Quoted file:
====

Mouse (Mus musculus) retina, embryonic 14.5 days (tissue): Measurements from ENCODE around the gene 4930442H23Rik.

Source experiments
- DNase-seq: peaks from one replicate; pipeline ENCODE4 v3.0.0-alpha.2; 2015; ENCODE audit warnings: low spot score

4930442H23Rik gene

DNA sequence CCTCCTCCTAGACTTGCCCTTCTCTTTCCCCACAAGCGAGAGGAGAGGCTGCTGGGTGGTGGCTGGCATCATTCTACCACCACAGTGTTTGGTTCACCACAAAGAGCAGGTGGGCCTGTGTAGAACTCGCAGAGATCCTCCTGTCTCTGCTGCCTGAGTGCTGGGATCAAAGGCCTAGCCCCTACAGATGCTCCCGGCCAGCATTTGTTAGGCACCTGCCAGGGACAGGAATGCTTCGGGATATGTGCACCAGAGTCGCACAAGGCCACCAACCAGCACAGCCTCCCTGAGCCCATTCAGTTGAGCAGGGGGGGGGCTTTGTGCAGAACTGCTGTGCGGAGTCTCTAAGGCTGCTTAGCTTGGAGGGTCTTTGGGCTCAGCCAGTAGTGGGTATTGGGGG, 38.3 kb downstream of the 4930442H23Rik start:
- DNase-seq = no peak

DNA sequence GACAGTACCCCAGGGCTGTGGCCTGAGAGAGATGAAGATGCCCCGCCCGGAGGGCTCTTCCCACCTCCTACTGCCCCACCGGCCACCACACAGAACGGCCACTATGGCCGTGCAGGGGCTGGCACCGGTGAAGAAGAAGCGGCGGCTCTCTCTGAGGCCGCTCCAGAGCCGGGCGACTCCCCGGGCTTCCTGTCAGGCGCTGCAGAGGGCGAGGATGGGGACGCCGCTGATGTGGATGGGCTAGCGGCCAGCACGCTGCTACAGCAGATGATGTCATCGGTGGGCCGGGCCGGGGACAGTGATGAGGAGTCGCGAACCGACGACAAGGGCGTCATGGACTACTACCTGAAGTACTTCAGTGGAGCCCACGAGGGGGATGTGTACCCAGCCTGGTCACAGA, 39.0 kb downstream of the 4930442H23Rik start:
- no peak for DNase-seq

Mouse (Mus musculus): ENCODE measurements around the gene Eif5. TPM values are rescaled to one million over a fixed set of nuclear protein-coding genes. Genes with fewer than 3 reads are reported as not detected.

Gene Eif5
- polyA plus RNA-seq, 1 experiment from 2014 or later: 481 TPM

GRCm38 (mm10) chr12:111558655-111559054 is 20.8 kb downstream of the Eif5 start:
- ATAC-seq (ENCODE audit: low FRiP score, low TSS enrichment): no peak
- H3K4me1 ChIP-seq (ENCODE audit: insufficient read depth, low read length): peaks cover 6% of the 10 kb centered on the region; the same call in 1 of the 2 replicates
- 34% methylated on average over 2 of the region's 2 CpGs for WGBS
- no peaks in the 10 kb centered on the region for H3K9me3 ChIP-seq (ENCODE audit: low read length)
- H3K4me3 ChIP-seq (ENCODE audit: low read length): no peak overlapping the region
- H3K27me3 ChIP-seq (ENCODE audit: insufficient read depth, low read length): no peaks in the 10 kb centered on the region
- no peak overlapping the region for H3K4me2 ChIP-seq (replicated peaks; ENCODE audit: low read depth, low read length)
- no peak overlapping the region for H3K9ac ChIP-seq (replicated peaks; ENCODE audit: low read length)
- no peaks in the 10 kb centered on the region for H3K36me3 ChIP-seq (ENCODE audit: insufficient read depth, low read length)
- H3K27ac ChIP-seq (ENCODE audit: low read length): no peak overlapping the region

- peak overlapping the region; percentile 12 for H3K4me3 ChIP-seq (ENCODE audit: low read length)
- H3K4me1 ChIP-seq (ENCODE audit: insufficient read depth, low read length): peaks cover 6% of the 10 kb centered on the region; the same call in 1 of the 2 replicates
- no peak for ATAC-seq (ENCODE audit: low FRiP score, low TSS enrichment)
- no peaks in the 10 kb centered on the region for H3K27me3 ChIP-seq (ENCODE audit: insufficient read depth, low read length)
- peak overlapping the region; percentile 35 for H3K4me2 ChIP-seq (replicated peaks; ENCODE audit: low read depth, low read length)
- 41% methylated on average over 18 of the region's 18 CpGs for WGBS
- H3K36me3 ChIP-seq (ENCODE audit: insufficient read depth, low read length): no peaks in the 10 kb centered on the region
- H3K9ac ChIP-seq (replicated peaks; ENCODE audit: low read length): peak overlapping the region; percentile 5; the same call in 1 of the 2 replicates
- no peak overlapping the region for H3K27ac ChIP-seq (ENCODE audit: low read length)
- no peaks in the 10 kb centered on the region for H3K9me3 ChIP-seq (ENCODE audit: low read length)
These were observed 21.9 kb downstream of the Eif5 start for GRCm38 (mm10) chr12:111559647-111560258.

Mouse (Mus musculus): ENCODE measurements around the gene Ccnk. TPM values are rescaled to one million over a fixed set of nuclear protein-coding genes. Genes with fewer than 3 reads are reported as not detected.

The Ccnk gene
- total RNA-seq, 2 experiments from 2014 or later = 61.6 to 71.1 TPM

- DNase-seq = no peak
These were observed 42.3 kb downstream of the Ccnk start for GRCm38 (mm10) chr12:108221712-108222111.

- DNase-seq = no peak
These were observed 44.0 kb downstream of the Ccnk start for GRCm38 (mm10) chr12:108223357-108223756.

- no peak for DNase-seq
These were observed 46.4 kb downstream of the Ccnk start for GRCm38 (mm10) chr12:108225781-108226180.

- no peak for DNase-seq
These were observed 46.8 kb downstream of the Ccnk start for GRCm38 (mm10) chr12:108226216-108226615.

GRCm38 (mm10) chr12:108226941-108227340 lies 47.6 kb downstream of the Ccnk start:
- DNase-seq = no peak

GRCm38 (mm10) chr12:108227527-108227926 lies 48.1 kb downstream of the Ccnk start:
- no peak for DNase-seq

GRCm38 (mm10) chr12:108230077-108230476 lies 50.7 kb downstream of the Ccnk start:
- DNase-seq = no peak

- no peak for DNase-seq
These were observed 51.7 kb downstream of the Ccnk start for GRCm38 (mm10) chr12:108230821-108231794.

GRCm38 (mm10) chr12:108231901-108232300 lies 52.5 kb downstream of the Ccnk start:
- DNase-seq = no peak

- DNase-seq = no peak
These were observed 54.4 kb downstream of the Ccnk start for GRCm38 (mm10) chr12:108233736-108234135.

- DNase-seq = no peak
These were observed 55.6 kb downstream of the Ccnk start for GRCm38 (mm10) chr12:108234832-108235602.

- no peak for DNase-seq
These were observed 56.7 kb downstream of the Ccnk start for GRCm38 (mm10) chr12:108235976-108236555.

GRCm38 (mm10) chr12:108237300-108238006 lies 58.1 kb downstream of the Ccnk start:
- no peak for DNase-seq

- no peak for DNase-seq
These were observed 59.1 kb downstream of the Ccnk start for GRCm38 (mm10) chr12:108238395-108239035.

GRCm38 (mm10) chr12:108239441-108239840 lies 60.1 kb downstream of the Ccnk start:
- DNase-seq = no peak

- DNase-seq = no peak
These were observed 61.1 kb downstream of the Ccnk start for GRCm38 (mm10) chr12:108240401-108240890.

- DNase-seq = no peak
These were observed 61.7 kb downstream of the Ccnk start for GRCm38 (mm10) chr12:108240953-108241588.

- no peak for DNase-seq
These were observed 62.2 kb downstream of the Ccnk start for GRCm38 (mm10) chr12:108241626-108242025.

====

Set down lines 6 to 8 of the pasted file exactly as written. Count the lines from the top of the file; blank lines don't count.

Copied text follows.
- DNase-seq = no peak

DNA sequence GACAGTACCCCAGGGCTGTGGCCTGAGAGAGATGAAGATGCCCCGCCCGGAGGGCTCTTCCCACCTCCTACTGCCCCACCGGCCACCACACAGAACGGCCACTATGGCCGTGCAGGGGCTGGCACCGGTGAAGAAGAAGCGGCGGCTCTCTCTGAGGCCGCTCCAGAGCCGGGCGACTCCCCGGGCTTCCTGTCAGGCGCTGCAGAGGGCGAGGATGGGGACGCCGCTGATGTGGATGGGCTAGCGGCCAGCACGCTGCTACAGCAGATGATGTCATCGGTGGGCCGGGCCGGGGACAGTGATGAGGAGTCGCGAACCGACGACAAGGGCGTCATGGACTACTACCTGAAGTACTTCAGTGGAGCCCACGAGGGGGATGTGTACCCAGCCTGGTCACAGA, 39.0 kb downstream of the 4930442H23Rik start:
- no peak for DNase-seq